Britain to spend an extra $2.6 bn on no-deal Brexit planning

LONDON: Britain said it is ramping up preparations for a no-deal Brexit by spending an extra 2.1 billion pounds ($2.6 billion) to stockpile medicines, hire more border officials and fund one of the biggest peacetime advertising campaigns.
Prime Minister Boris Johnson, who took power last week, has pledged to leave the European Union without transitional arrangements in three months’ time unless the EU agrees to renegotiate the deal reached by his predecessor Theresa May.
In his first major policy announcement, new Finance Minister Sajid Javid said the outlay would allow the government to increase training for customs officials, hire more staff to deal with an expected increase in passport applications, and improve infrastructure around ports.
Javid said the United Kingdom’s economy was strong enough to cope with a no-deal Brexit and rejected criticism that the money would be better spent on healthcare or education.
“A lot of the work was going on but (what) we needed to do was turbo charge it to make sure we are properly, genuinely ready,” he said on a tour of a Tilbury Docks near London.
The main opposition Labour party branded the spending an “appalling waste of taxpayers’ cash” because the majority of lawmakers in parliament had made clear their intention to block an exit without a withdrawal agreement. Wrenching the United Kingdom out of the EU without a deal means there would be no formal transition arrangements to cover everything from post-Brexit pet passports to customs procedures on the Northern Irish border with EU member Ireland.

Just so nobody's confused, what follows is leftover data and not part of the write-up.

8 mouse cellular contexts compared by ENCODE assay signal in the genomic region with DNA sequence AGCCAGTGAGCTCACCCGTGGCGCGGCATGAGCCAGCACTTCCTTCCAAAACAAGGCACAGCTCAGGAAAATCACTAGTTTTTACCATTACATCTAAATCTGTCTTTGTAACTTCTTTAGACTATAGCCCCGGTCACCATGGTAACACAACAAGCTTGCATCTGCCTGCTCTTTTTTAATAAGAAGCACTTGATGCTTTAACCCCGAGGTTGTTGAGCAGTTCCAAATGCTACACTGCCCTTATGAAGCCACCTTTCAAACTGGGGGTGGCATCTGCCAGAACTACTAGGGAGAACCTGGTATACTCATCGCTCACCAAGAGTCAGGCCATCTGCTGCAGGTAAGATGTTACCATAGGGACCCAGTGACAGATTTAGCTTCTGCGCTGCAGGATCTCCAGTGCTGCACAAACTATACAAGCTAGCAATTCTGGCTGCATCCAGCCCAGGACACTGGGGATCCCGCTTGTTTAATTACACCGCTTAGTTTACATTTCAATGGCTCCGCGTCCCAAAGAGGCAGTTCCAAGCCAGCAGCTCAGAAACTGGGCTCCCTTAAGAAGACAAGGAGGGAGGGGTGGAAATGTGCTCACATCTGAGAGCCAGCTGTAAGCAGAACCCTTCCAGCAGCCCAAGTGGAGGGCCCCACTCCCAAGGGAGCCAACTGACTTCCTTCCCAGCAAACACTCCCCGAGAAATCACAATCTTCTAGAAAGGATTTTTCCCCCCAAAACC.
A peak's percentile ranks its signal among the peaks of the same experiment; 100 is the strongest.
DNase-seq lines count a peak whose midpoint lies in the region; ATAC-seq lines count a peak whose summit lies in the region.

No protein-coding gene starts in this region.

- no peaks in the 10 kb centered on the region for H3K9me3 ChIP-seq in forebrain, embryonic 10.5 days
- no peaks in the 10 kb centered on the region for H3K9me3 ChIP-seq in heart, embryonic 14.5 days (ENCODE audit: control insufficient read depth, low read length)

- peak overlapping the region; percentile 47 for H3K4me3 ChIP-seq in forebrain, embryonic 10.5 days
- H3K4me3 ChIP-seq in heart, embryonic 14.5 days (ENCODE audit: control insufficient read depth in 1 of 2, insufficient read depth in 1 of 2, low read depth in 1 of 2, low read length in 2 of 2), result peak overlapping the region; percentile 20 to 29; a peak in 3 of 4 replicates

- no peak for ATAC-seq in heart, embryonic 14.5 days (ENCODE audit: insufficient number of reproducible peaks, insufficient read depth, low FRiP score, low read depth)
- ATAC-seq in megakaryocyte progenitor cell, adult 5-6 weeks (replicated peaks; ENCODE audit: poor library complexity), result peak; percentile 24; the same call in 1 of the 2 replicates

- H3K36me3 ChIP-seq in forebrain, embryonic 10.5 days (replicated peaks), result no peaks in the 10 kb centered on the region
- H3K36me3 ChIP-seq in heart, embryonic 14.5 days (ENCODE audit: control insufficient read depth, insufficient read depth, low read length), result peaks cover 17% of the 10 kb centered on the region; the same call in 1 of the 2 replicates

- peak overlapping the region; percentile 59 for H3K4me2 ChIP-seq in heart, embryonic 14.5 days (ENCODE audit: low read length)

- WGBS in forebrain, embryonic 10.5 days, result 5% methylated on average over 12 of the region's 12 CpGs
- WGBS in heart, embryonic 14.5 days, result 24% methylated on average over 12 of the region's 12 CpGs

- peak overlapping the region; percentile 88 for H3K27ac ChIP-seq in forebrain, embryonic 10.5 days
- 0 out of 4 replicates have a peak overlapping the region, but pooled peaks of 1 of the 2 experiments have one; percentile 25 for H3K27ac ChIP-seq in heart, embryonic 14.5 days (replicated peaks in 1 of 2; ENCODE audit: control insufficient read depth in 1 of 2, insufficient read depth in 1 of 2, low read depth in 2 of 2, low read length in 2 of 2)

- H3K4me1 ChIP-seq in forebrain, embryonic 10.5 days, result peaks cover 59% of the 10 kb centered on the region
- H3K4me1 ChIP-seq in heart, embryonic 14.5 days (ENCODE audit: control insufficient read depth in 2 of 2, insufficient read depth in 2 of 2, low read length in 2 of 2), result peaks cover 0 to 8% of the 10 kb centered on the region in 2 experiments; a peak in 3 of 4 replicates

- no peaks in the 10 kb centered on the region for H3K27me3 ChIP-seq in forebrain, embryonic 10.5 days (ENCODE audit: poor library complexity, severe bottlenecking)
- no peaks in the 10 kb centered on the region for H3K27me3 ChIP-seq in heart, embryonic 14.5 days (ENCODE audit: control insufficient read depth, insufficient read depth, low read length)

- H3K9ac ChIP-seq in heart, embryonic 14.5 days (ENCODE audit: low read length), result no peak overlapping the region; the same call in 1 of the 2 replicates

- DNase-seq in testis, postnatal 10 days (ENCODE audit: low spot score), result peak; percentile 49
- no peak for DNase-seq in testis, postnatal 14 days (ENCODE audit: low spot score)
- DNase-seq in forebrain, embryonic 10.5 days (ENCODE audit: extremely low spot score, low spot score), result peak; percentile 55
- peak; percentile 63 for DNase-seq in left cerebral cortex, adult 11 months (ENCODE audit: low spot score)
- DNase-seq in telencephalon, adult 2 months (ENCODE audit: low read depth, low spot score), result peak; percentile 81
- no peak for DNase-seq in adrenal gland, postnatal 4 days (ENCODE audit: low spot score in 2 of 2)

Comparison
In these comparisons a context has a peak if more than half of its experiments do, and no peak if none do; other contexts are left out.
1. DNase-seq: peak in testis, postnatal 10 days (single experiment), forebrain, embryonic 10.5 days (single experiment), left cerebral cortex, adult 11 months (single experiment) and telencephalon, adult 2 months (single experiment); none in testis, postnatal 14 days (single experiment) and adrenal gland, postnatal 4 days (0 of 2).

Many investors say a no-deal Brexit would send shock waves through the world economy, tip Britain into a recession, roil financial markets and weaken London’s position as the pre-eminent international financial centre.
Supporters of Brexit say that while there would be some short-term difficulties, the disruption of a no-deal Brexit has been overplayed and that in the long term, the United Kingdom would thrive if it left the EU.
Javid warned the EU that if a new deal is to be agreed then one of the most hotly contested elements of the divorce agreement — the Irish border backstop — will have to be struck out, something the bloc has repeatedly said it won’t agree to. “We have been clear we want to get a deal, but it has to be a different deal, a good deal, one that abolishes this undemocratic backstop, and if we cannot remove that backstop then we have to leave with no deal,” he said. — Reuters